Reiser, Alain; Koch, Lukas; Dunn, Kathleen A.; Matsuura, Toshiki; Iwata, Futoshi; Fogel, Ofer; Kotler, Zvi; Zhou, Nanjia; Charipar, Kristin; Piqué, Alberto; Rohner, Patrik; Poulikakos, Dimos; Lee, Sanghyeon; Seol, Seung Kwon; Utke, Ivo; van Nisselroy, Cathelijn; Zambelli, Tomaso; Wheeler, Jeffrey M.; Spolenak, Ralph
Advanced Functional Materials 30 (2020)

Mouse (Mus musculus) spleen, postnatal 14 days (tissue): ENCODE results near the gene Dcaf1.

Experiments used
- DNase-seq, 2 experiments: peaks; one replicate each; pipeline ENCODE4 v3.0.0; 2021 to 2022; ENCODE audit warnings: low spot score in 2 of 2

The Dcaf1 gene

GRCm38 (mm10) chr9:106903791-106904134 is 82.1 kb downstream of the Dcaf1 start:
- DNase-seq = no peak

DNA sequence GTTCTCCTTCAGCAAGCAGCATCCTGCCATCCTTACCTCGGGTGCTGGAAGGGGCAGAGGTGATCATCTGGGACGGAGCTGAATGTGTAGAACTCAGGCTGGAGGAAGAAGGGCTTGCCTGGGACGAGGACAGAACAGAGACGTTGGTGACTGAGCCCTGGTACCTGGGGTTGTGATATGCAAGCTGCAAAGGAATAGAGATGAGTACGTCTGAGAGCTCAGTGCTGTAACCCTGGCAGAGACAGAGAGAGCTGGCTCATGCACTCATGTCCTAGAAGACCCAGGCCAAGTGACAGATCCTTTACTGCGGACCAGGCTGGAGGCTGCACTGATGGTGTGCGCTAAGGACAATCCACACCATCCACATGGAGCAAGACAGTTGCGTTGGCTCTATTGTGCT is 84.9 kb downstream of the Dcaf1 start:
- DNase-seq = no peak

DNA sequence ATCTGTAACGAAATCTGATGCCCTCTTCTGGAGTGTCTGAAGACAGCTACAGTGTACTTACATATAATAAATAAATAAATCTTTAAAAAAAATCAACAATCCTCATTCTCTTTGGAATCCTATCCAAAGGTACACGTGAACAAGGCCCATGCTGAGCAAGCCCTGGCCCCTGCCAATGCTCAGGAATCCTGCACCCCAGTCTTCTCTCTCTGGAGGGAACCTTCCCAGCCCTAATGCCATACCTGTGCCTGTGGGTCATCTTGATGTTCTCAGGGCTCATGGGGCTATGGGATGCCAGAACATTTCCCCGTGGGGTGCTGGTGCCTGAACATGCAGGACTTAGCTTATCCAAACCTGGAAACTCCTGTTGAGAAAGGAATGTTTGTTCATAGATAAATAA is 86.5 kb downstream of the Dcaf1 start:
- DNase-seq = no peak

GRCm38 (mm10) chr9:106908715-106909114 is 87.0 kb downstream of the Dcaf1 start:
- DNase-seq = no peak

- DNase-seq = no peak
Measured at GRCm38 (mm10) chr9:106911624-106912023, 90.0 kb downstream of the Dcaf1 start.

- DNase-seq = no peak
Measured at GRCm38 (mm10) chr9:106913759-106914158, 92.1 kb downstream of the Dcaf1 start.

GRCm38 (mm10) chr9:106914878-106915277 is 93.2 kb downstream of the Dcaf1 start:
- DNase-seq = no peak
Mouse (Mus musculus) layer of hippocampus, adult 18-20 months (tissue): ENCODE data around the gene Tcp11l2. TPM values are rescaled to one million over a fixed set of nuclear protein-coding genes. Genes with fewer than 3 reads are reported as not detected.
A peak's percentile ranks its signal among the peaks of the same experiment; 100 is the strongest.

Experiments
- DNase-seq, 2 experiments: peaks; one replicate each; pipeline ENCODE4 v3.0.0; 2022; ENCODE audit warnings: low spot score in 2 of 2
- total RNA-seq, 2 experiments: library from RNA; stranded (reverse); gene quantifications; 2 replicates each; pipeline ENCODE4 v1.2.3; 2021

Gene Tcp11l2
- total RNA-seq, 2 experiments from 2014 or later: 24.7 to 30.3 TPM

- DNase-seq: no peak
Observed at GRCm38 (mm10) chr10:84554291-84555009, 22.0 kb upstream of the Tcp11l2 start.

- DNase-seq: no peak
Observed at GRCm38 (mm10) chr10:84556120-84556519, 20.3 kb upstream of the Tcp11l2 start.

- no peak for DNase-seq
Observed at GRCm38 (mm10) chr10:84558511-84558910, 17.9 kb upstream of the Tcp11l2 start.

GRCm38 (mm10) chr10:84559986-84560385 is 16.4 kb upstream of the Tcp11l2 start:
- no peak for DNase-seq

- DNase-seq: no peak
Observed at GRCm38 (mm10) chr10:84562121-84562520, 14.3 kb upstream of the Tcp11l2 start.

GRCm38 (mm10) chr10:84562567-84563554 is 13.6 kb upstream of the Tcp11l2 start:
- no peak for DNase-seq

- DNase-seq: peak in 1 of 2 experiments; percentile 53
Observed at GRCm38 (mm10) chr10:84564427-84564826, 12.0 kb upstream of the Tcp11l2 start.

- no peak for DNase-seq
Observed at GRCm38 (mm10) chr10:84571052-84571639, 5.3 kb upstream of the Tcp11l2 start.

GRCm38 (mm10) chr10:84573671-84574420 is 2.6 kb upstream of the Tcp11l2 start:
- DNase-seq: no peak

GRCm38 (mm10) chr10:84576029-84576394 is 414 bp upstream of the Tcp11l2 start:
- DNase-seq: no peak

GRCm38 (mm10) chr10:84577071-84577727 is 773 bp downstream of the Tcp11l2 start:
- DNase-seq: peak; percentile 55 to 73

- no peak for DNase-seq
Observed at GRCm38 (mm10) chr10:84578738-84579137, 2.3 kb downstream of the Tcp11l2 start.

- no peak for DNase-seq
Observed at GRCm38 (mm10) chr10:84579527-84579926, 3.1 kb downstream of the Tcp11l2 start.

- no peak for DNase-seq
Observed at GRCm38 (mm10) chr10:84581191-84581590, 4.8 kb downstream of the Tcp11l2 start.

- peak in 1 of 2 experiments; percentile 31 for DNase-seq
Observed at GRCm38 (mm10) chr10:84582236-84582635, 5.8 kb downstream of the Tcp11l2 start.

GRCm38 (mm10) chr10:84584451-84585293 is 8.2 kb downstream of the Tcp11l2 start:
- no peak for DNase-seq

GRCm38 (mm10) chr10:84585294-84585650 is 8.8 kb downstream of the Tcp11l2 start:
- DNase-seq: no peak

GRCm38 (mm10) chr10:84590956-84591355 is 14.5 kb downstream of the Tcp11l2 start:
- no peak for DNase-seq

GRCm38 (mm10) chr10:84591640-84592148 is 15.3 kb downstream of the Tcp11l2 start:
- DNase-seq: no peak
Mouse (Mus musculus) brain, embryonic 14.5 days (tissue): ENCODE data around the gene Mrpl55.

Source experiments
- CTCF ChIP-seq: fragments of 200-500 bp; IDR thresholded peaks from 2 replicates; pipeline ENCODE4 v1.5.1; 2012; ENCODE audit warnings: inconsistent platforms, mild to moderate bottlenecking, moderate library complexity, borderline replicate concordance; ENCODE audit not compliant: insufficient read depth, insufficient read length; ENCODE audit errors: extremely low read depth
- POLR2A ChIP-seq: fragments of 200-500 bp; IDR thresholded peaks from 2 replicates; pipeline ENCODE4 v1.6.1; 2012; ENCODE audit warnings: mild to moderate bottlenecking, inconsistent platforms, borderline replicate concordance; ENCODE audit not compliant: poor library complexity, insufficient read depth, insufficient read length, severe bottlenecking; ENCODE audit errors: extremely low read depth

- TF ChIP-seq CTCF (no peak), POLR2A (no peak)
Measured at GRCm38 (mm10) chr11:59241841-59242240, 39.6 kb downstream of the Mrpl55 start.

Many emerging applications in microscale engineering rely on the fabrication of 3D architectures in inorganic materials. Small-scale additive manufacturing (AM) aspires to provide flexible and facile access to these geometries. Yet, the synthesis of device-grade inorganic materials is still a key challenge toward the implementation of AM in microfabrication. Here, a comprehensive overview of the microstructural and mechanical properties of metals fabricated by most state-of-the-art AM methods that offer a spatial resolution ≤10 μm is presented. Standardized sets of samples are studied by cross-sectional electron microscopy, nanoindentation, and microcompression. It is shown that current microscale AM techniques synthesize metals with a wide range of microstructures and elastic and plastic properties, including materials of dense and crystalline microstructure with excellent mechanical properties that compare well to those of thin-film nanocrystalline materials. The large variation in materials’ performance can be related to the individual microstructure, which in turn is coupled to the various physico-chemical principles exploited by the different printing methods. The study provides practical guidelines for users of small-scale additive methods and establishes a baseline for the future optimization of the properties of printed metallic objects—a significant step toward the potential establishment of AM techniques in microfabrication.